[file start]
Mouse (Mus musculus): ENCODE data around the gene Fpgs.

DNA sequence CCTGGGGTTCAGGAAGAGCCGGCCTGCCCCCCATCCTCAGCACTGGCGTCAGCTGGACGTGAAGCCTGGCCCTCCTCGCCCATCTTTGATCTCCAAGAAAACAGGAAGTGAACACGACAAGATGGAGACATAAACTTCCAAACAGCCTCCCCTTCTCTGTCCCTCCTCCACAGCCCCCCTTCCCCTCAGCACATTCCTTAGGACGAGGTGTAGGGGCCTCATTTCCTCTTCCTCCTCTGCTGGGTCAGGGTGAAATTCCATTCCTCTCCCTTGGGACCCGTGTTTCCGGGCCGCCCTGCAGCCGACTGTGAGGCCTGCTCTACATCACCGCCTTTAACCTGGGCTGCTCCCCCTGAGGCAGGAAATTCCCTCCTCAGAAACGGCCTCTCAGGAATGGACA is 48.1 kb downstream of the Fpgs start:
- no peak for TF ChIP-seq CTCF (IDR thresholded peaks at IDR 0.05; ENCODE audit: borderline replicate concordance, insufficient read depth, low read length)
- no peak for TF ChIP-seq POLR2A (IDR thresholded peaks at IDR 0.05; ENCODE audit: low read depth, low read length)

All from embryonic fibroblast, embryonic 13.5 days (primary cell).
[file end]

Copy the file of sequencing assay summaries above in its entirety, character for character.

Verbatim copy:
Mouse (Mus musculus): ENCODE data around the gene Fpgs.

DNA sequence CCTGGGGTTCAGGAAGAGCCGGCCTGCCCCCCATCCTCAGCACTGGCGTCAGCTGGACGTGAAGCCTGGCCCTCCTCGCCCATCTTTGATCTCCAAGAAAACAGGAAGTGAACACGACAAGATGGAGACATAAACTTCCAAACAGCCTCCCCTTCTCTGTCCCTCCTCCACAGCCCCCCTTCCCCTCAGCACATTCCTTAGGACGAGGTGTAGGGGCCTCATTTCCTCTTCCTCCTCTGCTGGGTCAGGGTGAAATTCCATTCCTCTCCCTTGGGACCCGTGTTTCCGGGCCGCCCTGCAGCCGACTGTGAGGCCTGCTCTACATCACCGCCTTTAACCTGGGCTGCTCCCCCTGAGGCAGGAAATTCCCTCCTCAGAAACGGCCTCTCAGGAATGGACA is 48.1 kb downstream of the Fpgs start:
- no peak for TF ChIP-seq CTCF (IDR thresholded peaks at IDR 0.05; ENCODE audit: borderline replicate concordance, insufficient read depth, low read length)
- no peak for TF ChIP-seq POLR2A (IDR thresholded peaks at IDR 0.05; ENCODE audit: low read depth, low read length)

All from embryonic fibroblast, embryonic 13.5 days (primary cell).